It was the convenience of these devices that led to the immergence of a game industry around them. But virtual reality is going to be the complete opposite because VR puts you in a completely immersive environment. It fills 120 degrees or more of your field of view, and attempts to recreate the sensation of presence.

It’s going to require games that push technology far harder than anything before with realism, with high frame rates, with interaction. And as VR evolves and is miniaturized over time eventually we’re going to see this develop into something of the form factor of Oakley sunglasses. We’re going to need vastly more GPU performance to achieve that. And I’m fairly skeptical of the success potential of mobile VR solutions in the meantime running on low end GPUs because they are just not going to be able to match the quality of what’s happening in high end VR today. And so I think the major development, the leading edge games, the profit will be made in these high end VR spaces for at least the next five years.

The funny thing that’s happened over the last 20 years in the industry is multi-player gaming. High-end multi-player 3D gamer was invented with Doom 20 years ago, but multi-player gaming hasn’t actually changed much over the meantime. We have better graphics now, and we have some bigger games, but still the mechanics of players moving around these environments, shooting and engaging in these very low input bandwidth experiences has remained unchanged throughout that time. I think this is going to change more in the next two years than it has in the past 20 years because we’ll have fully interactive VR social experiences.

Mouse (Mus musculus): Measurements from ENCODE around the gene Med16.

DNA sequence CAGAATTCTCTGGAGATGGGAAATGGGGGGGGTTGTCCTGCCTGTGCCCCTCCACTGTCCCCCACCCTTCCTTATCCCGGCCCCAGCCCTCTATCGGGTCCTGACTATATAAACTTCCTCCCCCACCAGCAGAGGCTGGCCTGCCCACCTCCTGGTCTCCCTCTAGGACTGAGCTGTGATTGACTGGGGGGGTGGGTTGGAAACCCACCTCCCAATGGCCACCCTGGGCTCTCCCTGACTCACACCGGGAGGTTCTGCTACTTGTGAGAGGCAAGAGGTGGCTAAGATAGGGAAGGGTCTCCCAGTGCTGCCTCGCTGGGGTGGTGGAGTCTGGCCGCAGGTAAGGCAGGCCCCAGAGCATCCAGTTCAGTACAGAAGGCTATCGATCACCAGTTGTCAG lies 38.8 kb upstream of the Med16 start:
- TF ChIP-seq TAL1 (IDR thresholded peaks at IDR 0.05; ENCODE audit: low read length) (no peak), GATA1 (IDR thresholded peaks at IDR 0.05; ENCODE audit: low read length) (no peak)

Like Pool Nation was a cool pioneer of this, but you create a complete different sensation in these VR immersive experiences than you had in a multi-player game when you can actually see other people’s head and hands move around. And as additional forms of input and higher fidelity sensors come online, it’s going to get more and more realistic and interesting. Right now we’re up to six degrees of freedom times three different input devices, but that’s going to grow and grow.

Just imagine as you have outward facing cameras attached to your VR device, it can capture your arm movement and hand movement and finger movement. And then inward facing cameras that can capture your facial motion and translate that into movement of faces on 3D models. It’s really going to change everything. Now I’d like to show a little kind of extrapolation of what this might look like in the future. I’m going to show the Senua demo that was built by Ninja Theory.